If you use the colony hull for your main colonizer(I do), you will want to immediately follow with lots more population. I would say a minimum of 20k per colony and 40k or higher is better. This aids in the rampup of the colony and it is much less vulnerable. I tend to let the population on the homeworld get to 25% of capacity then every year I pull off all of the new growth and put it in a colony fleet. This fleet consists of a colony ship(whatever design), haulers, and boosters. If the distance is close enough I leave out the boosters. If you wish to grab planets faster you can make 2 colony fleets per year and split the newly grown population between them. This largely depends on the game situation and it matters little, but the 25% hold is an important point. You don't need to be religious about being exactly on, but you don't want to go up to 60% or so at this point. I tend to be a bit on the anal side and pull it down to exactly 25%, but it is not that important if you drift a bit. So every year(after 25%) I launch a minimum of 1 new colony fleet from the homeworld. Most of the time for me it is 1 per year. If the target is close enough you simply set the speed high enough to get there in the shortest time. This generally means warp 9, but sometimes warp 8 or 7 will do depending on the distance. Remember that you want enough fuel to bring back the empty haulers ASAP assuming you wish to reuse the ships. Depending on the designs you picked for the colony ship and the hauler you will get different maximum ranges for fleets. If the destination is too far out add boosters to the fleet to give it the range required.
First lets assume that the target is close enough that boosters are not needed. I will send out a colony ship and the haulers as a single fleet with orders to colonize. If the colony ship can get there on it's own fuel then don't bother to merge the fleets, but often the colony ship runs out of gas before the haulers and so they need to exchange fuel. Once the fleet is close enough to the target for the colonizer to make it on it's own fuel supply, split the fleet so that the haulers don't get destroyed. You can leave just enough fuel on the colonizer to make it to the world and that gives more to the hauler so that it can get home. Set the haulers orders to nothing. If you forget this step the worst that will happen is a message that you tried to colonize and it failed. When the fleets arrive at the target the colony ship will colonize on arrival and the hauler will just sit in orbit. Manually drop the population to the surface and send it home. If you had given the hauler quick drop orders it would have refused since the world was uninhabited (even though it is colonized now). This adds a little MM to the game and I don't mind, but I'm sure that some people simply won't do it. That was why I mentioned that you can also colonize first and send the rest of the people later. In that case the quick drop works and the MM is reduced. For short runs you can take your pick, but for longer runs I recommend sending the single fleet. Remember that sometimes you can slow down to save fuel and still get there in the same time. For example, suppose a world is 141 ly away. At warp 8 it will take 3 years , but at warp 9 it takes 2 so you set the speed at warp 9 which uses more fuel. After 1 year you have 60ly to go and you are moving at warp 9, but warp 8 will do, so shift down to warp 8 and save fuel. This helps you bring those ships back home again. If you are colonizing further than 2-3 years out from the homeworld you will want to start using boosters. I guess the first thing I should do is describe what makes a good booster design. Ideally, the best booster would be dirt cheap, have a big fuel tank and weigh next to nothing. Later on in the game you can use the super fuel xport, but that won't be available yet. The most common booster design is the scout hull with a FM and a fuel tank. Sometimes scanners are included if the ships are to serve a scouts as well, but a dedicated booster should lose the scanner since it adds to the cost and the weight. These ships are quite cheap, very light and they carry 300mg of fuel. There are some PRT specific designs available as well, but I won't go into that here.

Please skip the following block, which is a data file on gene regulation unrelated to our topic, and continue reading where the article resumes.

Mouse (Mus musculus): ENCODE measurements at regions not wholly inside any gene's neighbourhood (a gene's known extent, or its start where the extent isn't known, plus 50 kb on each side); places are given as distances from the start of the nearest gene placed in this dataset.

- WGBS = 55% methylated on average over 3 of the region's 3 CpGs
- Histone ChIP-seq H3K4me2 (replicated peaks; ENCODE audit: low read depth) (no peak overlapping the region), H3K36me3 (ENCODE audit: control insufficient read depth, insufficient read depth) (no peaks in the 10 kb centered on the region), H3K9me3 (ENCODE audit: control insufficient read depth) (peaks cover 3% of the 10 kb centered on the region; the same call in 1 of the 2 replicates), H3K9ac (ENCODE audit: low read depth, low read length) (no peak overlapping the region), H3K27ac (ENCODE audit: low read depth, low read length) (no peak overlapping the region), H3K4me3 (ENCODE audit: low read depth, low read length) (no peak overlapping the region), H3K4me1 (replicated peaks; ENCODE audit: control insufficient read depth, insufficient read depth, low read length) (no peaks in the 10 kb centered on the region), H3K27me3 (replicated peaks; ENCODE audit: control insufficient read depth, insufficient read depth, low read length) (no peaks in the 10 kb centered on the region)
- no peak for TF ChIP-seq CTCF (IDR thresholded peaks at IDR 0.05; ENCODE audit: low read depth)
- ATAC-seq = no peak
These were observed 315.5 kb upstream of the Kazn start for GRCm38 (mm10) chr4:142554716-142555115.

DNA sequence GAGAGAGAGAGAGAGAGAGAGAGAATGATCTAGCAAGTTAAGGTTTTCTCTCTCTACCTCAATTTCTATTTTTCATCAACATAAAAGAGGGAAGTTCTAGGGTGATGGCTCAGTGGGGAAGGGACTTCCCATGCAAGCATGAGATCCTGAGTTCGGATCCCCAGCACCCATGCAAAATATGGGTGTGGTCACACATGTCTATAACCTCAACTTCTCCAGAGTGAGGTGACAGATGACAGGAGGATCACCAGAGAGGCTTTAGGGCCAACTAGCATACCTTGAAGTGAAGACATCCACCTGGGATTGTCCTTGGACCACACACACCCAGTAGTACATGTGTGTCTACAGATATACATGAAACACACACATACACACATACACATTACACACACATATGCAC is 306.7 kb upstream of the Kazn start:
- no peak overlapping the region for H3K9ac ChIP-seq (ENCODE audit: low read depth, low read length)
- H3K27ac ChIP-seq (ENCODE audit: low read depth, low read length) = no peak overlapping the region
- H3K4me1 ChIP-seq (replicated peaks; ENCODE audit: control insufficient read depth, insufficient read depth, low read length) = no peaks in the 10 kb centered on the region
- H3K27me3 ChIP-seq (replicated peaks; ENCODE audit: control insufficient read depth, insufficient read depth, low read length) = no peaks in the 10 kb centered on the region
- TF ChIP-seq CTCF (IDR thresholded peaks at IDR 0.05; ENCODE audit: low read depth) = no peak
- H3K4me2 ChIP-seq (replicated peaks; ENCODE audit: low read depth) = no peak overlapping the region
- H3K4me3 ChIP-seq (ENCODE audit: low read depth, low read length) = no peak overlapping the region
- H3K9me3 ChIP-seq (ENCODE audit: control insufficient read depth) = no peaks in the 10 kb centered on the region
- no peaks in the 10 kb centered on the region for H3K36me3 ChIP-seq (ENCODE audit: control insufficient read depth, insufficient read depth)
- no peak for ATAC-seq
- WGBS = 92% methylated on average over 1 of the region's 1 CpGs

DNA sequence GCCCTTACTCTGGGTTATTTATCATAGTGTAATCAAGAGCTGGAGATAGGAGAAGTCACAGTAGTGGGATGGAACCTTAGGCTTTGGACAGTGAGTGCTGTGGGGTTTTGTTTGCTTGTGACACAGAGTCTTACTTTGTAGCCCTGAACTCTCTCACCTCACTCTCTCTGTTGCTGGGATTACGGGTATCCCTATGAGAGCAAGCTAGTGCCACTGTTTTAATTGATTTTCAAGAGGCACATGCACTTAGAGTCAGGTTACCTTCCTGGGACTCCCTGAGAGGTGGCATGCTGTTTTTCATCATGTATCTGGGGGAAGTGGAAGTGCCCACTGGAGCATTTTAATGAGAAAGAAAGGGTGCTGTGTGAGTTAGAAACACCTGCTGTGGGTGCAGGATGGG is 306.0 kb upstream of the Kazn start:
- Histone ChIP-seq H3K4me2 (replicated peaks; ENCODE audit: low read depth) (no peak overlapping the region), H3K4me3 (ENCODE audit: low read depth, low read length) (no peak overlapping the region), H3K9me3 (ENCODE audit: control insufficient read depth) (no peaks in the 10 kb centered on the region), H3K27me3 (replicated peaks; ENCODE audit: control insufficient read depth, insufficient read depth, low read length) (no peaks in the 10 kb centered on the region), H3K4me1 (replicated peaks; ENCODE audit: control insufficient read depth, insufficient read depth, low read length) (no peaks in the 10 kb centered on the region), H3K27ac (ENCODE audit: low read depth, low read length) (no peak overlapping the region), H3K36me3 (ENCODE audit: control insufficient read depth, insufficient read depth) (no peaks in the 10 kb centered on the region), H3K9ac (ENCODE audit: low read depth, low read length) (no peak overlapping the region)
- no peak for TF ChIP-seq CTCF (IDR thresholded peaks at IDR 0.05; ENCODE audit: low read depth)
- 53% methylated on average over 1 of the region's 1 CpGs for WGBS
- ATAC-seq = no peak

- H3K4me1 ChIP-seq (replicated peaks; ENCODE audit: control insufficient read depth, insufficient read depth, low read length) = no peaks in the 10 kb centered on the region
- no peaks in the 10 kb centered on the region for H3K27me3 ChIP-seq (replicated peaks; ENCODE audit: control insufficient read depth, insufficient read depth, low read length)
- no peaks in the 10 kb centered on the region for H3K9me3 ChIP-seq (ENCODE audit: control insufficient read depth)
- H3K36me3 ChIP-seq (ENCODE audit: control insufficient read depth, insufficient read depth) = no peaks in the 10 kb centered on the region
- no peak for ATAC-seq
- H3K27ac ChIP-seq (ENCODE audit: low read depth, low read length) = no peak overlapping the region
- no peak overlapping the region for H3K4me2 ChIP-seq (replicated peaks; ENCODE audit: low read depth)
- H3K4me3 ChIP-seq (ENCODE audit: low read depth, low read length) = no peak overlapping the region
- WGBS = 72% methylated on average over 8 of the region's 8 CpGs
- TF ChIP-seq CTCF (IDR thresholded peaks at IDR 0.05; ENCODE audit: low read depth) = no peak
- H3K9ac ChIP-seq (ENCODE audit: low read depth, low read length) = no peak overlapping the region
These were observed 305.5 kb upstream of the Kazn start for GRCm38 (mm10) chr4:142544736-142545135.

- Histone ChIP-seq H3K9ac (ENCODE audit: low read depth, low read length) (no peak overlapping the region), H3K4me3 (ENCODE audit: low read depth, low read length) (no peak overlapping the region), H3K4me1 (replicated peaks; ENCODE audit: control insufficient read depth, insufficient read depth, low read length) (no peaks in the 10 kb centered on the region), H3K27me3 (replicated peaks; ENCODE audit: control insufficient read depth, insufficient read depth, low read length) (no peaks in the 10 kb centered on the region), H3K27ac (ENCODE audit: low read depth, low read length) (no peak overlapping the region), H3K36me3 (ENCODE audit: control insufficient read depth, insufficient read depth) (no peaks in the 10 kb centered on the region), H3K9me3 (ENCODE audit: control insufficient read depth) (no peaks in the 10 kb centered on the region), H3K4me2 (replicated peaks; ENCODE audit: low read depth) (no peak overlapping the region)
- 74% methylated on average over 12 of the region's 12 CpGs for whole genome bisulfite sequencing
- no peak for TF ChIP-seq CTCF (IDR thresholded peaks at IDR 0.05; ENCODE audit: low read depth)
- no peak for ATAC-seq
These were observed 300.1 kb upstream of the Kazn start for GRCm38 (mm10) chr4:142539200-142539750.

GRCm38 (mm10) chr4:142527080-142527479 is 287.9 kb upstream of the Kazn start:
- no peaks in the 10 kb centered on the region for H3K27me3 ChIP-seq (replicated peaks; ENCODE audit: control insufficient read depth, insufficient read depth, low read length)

The booster design that I prefer is based on the destroyer hull. The basic design is FM and 2 fuel tanks. If the ship is to double as a fleet escort you can add x-rays, or yaks for a minimal increase in mass and cost. If you work out the numbers, this design is superior to the scout. The destroyer holds 780mg of fuel compared to the 300 on the scout. This is 2.6 times as much fuel. If you built 2.6 scouts instead(assuming you could) they would have a mass greater than the destroyer thus consuming more fuel. On top of that the cost of the 2.6 scouts is higher than the cost of the destroyer. The added benefit to using destroyers with low level beams on board is that you now are showing warships in the public player scores. This may give your neighbors cause to think twice before they attack.... until they find out how pathetic these warships actually are that is ;^)
That is the basics...If you manage your population right and minimize time of travel you will greatly help your empire growth. Of course you still need to determine when to go for yellows, when to halt expansion, when to go to war, and other fun stuff, but this will get you on your way.
Hope this helps